No Credit vs. Bad Credit: They’re Not the Same!

by Su Hsiang Yu | In Financial Empowerment, MPOWER VIP | 29 January 2023 | Updated on: January 30th, 2023

No Credit ≠ Bad Credit

Having no credit or bad credit can make life more difficult. Without good credit, it’s tough to qualify for a loan, get approved for a credit card, or even rent some apartments in the United States. 

However, not having credit is not the same as having bad credit. Many international students start off with no credit in the U.S., since they don’t have any credit history in the country.

Bad credit, on the other hand, means you have a credit history but mismanaged credit in the past, perhaps by making late payments on loans or defaulting on them altogether. 

Read on for a closer look at what credit is in the U.S. and why building good credit is so important. 

What does “Credit” mean?

Credit refers to a contractual agreement in which a borrower can access money now and repay the lender gradually over time — generally with interest. Types of credit include installment loans, such as student loans, and credit cards, for example. 

The way you manage credit gets reported to the three major credit bureaus, TransUnion, Equifax, and Experian. Based on this information, the credit bureaus put together your credit report, which gives an overview of your various accounts. 

Lenders review your credit reports when considering you for a loan or credit card. Good credit means you’ve handled credit responsibly in the past. It’s a positive sign to lenders, who may be more likely to approve you for a loan and give you competitive interest rates.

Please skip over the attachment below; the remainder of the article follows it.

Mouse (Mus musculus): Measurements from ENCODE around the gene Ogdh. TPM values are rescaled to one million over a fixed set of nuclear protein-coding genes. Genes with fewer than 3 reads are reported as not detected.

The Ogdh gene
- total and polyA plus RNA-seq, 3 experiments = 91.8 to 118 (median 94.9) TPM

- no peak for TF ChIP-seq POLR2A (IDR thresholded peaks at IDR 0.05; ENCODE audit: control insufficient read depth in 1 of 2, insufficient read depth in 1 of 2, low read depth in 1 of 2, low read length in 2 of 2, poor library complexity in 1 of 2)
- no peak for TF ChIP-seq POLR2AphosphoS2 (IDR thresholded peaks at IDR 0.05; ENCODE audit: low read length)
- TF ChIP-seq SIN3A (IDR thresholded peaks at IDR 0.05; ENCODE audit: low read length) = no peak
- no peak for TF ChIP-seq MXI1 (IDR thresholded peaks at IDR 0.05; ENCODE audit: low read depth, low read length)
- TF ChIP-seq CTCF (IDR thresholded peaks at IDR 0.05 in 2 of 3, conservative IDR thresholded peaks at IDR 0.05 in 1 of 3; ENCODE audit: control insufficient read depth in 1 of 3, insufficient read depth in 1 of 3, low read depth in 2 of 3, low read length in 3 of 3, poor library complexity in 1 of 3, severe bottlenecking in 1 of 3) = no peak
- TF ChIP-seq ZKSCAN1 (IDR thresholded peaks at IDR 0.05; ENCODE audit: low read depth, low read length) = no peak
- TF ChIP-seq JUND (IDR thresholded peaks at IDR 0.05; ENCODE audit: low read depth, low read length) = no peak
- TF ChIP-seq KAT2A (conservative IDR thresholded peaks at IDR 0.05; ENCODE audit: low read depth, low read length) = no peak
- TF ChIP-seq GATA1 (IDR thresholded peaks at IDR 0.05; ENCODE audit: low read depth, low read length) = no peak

Bad credit, on the other hand, could result from late payments or defaulted loans. Negative marks on your credit report will cause you to look risky to a lender, making it more difficult to qualify for a loan or saddling you with high interest rates. 

What is a credit score?

A credit score is a numerical representation of the information on your credit report. Lenders can look at your credit score at a glance to assess your risk as a borrower. 

There are several different kinds of credit scores, but one popular one is the FICO score, which ranges from 300 to 850. 

  • If you have a score ranging from 800 or higher, it’s exceptional. 
  • If you have a score ranging from 740 to 799, it’s very good.
  • If you have a score ranging from 670 to 739, it’s good.
  • If you have a score ranging lower than 670, it’s referred to as fair (580-669) or poor (300-579) credit.

These are the factors that make up your FICO credit score: 

  • Payment history (35%)
  • Amounts owed (30%)
  • Length of credit history (15%)
  • Credit mix (10%)
  • New credit (10%)

Keeping your credit utilization ratio below 30% can also help your credit score. This term refers to the amount of credit you’re using compared to what’s available to you. If your credit card has a limit of US$3,000, for instance, try not to have more than US$900 owed on your card at the end of your billing cycle. 

Bad credit or no credit: Which is better when planning to stay in the U.S.?

Neither is good, actually. 

As mentioned, both bad credit and no credit can make it difficult to get approved for a loan or credit card. Plus, some landlords and even employers review your credit score when evaluating your application for an apartment or job.